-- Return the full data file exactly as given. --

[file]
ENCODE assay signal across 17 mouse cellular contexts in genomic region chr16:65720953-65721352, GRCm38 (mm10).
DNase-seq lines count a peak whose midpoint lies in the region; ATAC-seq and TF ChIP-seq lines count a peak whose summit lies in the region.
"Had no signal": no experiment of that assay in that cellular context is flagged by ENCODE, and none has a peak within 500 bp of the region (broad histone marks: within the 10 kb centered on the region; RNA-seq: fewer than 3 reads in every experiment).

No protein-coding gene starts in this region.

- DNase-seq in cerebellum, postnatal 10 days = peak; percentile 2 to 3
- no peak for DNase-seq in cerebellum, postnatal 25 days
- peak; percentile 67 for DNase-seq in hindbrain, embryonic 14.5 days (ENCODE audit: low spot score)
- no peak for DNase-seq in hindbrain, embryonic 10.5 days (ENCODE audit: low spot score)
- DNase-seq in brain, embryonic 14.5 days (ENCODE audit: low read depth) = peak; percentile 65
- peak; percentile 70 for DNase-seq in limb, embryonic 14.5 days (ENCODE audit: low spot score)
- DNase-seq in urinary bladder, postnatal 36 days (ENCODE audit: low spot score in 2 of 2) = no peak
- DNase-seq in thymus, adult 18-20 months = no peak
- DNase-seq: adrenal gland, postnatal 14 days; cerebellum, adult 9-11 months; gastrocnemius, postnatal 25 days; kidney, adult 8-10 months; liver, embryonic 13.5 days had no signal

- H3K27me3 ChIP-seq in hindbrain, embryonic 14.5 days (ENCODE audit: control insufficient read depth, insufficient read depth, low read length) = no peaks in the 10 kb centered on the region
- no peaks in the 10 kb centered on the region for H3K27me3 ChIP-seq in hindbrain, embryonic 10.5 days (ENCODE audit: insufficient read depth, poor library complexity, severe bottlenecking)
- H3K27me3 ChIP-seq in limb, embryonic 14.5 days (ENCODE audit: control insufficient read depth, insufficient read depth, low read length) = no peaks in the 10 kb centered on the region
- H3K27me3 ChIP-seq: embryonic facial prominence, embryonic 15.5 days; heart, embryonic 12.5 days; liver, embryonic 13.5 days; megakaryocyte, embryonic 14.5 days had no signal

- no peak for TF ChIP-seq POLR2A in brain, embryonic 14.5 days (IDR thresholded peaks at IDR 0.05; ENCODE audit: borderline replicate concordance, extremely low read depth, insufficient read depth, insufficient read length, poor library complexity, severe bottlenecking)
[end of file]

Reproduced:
ENCODE assay signal across 17 mouse cellular contexts in genomic region chr16:65720953-65721352, GRCm38 (mm10).
DNase-seq lines count a peak whose midpoint lies in the region; ATAC-seq and TF ChIP-seq lines count a peak whose summit lies in the region.
"Had no signal": no experiment of that assay in that cellular context is flagged by ENCODE, and none has a peak within 500 bp of the region (broad histone marks: within the 10 kb centered on the region; RNA-seq: fewer than 3 reads in every experiment).

No protein-coding gene starts in this region.

- DNase-seq in cerebellum, postnatal 10 days = peak; percentile 2 to 3
- no peak for DNase-seq in cerebellum, postnatal 25 days
- peak; percentile 67 for DNase-seq in hindbrain, embryonic 14.5 days (ENCODE audit: low spot score)
- no peak for DNase-seq in hindbrain, embryonic 10.5 days (ENCODE audit: low spot score)
- DNase-seq in brain, embryonic 14.5 days (ENCODE audit: low read depth) = peak; percentile 65
- peak; percentile 70 for DNase-seq in limb, embryonic 14.5 days (ENCODE audit: low spot score)
- DNase-seq in urinary bladder, postnatal 36 days (ENCODE audit: low spot score in 2 of 2) = no peak
- DNase-seq in thymus, adult 18-20 months = no peak
- DNase-seq: adrenal gland, postnatal 14 days; cerebellum, adult 9-11 months; gastrocnemius, postnatal 25 days; kidney, adult 8-10 months; liver, embryonic 13.5 days had no signal

- H3K27me3 ChIP-seq in hindbrain, embryonic 14.5 days (ENCODE audit: control insufficient read depth, insufficient read depth, low read length) = no peaks in the 10 kb centered on the region
- no peaks in the 10 kb centered on the region for H3K27me3 ChIP-seq in hindbrain, embryonic 10.5 days (ENCODE audit: insufficient read depth, poor library complexity, severe bottlenecking)
- H3K27me3 ChIP-seq in limb, embryonic 14.5 days (ENCODE audit: control insufficient read depth, insufficient read depth, low read length) = no peaks in the 10 kb centered on the region
- H3K27me3 ChIP-seq: embryonic facial prominence, embryonic 15.5 days; heart, embryonic 12.5 days; liver, embryonic 13.5 days; megakaryocyte, embryonic 14.5 days had no signal

- no peak for TF ChIP-seq POLR2A in brain, embryonic 14.5 days (IDR thresholded peaks at IDR 0.05; ENCODE audit: borderline replicate concordance, extremely low read depth, insufficient read depth, insufficient read length, poor library complexity, severe bottlenecking)